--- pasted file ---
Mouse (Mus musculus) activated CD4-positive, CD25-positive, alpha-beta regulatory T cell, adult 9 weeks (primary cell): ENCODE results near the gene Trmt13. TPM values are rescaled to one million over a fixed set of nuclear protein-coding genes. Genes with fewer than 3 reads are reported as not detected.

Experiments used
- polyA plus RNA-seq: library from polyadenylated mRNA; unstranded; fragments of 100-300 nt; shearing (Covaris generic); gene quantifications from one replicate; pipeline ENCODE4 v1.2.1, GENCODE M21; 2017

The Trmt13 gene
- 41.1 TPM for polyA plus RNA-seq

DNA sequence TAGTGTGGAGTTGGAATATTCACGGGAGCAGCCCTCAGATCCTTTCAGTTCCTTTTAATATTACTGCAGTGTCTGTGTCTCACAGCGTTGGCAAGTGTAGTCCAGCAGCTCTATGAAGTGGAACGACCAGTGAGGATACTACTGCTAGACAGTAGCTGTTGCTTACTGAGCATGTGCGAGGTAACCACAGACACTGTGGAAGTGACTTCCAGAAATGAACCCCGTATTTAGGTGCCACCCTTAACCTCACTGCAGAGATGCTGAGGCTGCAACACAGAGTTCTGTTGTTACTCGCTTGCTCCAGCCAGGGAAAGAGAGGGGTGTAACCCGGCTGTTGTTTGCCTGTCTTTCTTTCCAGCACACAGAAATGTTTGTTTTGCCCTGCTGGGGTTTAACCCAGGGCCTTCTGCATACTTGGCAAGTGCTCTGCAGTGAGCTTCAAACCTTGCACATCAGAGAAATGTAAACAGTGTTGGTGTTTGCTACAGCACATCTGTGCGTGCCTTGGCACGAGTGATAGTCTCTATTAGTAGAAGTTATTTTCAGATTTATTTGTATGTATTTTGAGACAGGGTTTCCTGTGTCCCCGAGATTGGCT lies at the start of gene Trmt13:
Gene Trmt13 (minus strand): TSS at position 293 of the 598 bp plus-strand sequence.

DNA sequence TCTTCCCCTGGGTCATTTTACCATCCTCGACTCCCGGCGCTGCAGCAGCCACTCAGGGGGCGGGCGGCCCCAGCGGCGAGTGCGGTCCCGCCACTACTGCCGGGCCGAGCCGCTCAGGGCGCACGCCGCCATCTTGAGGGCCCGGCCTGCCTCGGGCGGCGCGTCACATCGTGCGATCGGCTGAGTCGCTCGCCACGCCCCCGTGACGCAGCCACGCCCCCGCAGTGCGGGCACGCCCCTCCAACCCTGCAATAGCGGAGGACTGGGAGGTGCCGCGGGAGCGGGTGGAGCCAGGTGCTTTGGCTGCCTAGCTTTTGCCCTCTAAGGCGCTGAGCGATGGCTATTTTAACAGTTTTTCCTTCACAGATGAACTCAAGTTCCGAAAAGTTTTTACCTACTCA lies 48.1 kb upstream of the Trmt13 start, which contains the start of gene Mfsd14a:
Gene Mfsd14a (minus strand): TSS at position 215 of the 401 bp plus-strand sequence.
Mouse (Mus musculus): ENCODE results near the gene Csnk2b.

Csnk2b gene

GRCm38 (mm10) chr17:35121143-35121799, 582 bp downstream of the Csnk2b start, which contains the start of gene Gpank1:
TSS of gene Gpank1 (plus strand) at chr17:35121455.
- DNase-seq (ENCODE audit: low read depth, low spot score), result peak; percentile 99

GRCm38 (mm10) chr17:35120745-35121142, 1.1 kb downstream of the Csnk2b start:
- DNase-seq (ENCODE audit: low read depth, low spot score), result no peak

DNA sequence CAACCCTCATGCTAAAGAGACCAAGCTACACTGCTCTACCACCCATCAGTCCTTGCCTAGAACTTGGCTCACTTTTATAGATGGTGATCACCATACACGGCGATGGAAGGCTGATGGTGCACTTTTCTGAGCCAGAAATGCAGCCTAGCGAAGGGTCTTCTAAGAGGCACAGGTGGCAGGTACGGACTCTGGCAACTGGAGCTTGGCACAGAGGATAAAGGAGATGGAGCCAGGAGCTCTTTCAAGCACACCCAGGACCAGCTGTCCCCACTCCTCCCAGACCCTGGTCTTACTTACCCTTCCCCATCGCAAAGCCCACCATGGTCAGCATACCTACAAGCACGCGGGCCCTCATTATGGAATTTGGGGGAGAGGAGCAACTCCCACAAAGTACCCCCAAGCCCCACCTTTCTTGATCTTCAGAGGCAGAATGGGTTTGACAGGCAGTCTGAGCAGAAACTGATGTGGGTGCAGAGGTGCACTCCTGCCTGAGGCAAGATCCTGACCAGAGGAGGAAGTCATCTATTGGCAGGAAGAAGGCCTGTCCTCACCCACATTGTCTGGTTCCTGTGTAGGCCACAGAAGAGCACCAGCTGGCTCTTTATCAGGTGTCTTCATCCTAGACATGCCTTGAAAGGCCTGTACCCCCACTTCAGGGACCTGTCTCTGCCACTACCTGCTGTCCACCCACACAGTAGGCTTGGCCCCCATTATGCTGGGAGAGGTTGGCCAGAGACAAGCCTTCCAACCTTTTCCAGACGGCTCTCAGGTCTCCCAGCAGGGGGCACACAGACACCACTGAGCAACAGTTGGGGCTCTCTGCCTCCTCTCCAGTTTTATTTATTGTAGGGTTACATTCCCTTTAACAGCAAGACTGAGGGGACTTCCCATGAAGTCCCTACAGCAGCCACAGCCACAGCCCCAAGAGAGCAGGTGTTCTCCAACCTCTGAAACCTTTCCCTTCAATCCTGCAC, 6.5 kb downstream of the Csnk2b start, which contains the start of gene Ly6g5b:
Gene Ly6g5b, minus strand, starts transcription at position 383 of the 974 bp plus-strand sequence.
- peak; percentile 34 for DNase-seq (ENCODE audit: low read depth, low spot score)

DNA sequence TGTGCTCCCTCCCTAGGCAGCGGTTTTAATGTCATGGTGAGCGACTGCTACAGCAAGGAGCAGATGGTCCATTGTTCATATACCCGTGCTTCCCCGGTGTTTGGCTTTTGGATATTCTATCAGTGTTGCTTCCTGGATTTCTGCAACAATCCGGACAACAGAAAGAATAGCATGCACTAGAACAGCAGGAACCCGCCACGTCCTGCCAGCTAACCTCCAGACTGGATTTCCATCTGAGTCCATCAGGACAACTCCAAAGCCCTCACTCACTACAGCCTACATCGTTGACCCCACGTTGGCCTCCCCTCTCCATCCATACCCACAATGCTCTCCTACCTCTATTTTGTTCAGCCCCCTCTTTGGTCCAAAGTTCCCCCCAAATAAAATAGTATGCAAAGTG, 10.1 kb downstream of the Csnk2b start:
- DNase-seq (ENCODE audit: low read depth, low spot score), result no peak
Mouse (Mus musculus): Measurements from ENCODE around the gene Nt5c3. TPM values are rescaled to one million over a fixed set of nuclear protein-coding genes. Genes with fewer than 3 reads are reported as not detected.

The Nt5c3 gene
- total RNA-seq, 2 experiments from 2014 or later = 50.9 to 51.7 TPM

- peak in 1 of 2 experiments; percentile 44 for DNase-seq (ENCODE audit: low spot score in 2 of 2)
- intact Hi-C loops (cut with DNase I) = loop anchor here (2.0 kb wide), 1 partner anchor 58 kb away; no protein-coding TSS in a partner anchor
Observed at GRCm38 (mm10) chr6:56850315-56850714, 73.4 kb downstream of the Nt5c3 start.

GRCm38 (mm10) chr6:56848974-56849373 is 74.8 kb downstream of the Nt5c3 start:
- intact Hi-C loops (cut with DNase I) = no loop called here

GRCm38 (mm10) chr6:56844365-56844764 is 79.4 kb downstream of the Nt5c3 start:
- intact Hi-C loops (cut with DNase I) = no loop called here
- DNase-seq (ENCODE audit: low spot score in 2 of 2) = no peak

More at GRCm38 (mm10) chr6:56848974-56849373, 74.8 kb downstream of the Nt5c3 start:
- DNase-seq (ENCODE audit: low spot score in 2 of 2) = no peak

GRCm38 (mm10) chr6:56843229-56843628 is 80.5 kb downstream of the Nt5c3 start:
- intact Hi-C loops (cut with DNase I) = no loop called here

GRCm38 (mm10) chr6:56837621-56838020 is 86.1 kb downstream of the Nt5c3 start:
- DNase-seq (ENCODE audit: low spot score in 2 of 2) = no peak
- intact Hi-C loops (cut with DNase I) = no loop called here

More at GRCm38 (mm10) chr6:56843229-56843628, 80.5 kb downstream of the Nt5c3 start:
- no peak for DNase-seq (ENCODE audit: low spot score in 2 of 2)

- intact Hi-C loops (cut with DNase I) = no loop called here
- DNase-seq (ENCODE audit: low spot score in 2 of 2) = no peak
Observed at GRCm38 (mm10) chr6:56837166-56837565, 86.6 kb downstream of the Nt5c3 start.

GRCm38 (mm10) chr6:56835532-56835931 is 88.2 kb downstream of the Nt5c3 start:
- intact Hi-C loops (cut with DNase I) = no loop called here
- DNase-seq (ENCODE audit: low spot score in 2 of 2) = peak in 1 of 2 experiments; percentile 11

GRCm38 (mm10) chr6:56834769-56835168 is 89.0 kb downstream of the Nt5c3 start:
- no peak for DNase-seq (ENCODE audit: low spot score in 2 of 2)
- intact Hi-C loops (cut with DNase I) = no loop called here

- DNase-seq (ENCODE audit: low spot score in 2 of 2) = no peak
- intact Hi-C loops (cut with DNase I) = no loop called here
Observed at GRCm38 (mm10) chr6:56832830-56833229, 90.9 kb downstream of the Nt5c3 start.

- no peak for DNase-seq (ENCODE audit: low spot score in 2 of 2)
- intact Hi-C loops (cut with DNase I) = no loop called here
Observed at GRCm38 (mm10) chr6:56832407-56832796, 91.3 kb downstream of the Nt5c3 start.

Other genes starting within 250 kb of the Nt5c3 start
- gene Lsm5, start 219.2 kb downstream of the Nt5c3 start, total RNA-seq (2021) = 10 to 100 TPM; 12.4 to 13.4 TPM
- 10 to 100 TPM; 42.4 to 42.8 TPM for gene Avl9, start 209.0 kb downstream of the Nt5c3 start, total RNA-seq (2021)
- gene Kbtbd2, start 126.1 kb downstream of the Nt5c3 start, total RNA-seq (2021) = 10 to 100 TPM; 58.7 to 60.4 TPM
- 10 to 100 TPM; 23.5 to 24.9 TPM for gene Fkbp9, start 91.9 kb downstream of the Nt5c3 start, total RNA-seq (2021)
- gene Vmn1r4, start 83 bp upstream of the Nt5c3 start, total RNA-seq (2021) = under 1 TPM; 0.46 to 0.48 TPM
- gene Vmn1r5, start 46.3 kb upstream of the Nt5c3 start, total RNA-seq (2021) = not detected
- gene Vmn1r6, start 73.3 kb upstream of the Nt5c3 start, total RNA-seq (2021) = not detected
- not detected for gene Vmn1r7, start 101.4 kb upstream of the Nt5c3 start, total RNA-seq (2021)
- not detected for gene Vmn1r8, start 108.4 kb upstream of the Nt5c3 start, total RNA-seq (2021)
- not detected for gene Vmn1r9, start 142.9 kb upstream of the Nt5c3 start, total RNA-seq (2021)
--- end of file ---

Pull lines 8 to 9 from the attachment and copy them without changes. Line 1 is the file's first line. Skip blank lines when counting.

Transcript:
DNA sequence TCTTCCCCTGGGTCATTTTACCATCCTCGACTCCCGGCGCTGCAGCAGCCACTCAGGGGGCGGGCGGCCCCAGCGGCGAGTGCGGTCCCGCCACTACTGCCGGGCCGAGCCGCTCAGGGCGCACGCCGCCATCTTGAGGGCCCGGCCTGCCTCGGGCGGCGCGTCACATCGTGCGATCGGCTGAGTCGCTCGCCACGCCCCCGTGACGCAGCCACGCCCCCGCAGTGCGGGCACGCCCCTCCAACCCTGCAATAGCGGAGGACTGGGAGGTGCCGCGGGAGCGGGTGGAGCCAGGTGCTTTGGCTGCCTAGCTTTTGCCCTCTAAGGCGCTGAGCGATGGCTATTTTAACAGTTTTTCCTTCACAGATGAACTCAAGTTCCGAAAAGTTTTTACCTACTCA lies 48.1 kb upstream of the Trmt13 start, which contains the start of gene Mfsd14a:
Gene Mfsd14a (minus strand): TSS at position 215 of the 401 bp plus-strand sequence.